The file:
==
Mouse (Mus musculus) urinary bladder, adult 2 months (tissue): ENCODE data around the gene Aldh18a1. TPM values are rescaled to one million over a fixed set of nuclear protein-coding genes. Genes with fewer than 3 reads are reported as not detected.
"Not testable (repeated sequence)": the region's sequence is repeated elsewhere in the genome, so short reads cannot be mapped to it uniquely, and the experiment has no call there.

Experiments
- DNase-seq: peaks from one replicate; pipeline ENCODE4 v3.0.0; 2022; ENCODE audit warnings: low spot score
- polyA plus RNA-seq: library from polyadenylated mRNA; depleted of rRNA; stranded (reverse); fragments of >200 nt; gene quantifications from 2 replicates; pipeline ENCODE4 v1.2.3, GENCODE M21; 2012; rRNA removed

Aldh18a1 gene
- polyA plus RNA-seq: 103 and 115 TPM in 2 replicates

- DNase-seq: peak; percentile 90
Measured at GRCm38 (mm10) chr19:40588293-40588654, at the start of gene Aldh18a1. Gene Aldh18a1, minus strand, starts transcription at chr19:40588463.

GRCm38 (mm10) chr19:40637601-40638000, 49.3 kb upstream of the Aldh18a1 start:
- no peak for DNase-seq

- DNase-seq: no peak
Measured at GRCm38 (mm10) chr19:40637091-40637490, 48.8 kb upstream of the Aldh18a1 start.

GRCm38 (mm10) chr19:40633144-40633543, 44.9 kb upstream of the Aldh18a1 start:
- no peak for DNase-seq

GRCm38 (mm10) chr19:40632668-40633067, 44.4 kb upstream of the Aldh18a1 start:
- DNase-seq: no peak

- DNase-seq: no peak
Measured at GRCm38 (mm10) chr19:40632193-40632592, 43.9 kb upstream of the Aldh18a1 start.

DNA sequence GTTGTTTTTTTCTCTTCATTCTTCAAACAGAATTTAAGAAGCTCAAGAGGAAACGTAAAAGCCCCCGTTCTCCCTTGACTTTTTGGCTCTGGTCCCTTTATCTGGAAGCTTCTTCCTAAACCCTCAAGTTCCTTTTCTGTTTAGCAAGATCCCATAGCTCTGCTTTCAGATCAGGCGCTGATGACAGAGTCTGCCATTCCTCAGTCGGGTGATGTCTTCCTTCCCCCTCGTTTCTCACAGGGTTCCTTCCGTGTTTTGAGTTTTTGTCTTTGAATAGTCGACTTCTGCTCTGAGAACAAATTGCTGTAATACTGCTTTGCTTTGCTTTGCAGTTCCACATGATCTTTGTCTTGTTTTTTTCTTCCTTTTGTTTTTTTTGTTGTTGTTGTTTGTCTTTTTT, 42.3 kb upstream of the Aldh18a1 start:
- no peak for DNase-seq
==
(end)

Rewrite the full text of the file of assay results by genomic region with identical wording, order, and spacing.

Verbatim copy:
Mouse (Mus musculus) urinary bladder, adult 2 months (tissue): ENCODE data around the gene Aldh18a1. TPM values are rescaled to one million over a fixed set of nuclear protein-coding genes. Genes with fewer than 3 reads are reported as not detected.
"Not testable (repeated sequence)": the region's sequence is repeated elsewhere in the genome, so short reads cannot be mapped to it uniquely, and the experiment has no call there.

Experiments
- DNase-seq: peaks from one replicate; pipeline ENCODE4 v3.0.0; 2022; ENCODE audit warnings: low spot score
- polyA plus RNA-seq: library from polyadenylated mRNA; depleted of rRNA; stranded (reverse); fragments of >200 nt; gene quantifications from 2 replicates; pipeline ENCODE4 v1.2.3, GENCODE M21; 2012; rRNA removed

Aldh18a1 gene
- polyA plus RNA-seq: 103 and 115 TPM in 2 replicates

- DNase-seq: peak; percentile 90
Measured at GRCm38 (mm10) chr19:40588293-40588654, at the start of gene Aldh18a1. Gene Aldh18a1, minus strand, starts transcription at chr19:40588463.

GRCm38 (mm10) chr19:40637601-40638000, 49.3 kb upstream of the Aldh18a1 start:
- no peak for DNase-seq

- DNase-seq: no peak
Measured at GRCm38 (mm10) chr19:40637091-40637490, 48.8 kb upstream of the Aldh18a1 start.

GRCm38 (mm10) chr19:40633144-40633543, 44.9 kb upstream of the Aldh18a1 start:
- no peak for DNase-seq

GRCm38 (mm10) chr19:40632668-40633067, 44.4 kb upstream of the Aldh18a1 start:
- DNase-seq: no peak

- DNase-seq: no peak
Measured at GRCm38 (mm10) chr19:40632193-40632592, 43.9 kb upstream of the Aldh18a1 start.

DNA sequence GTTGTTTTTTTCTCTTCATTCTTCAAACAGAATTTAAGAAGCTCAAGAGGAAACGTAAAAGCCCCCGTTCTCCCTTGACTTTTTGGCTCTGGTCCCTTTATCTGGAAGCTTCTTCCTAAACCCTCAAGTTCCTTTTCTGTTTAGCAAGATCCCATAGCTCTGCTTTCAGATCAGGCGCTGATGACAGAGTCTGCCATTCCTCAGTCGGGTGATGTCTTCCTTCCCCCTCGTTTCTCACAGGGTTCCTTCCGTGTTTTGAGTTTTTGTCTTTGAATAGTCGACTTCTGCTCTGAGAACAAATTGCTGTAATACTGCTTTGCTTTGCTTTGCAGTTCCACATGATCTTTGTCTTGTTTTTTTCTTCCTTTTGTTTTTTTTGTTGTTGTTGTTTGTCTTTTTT, 42.3 kb upstream of the Aldh18a1 start:
- no peak for DNase-seq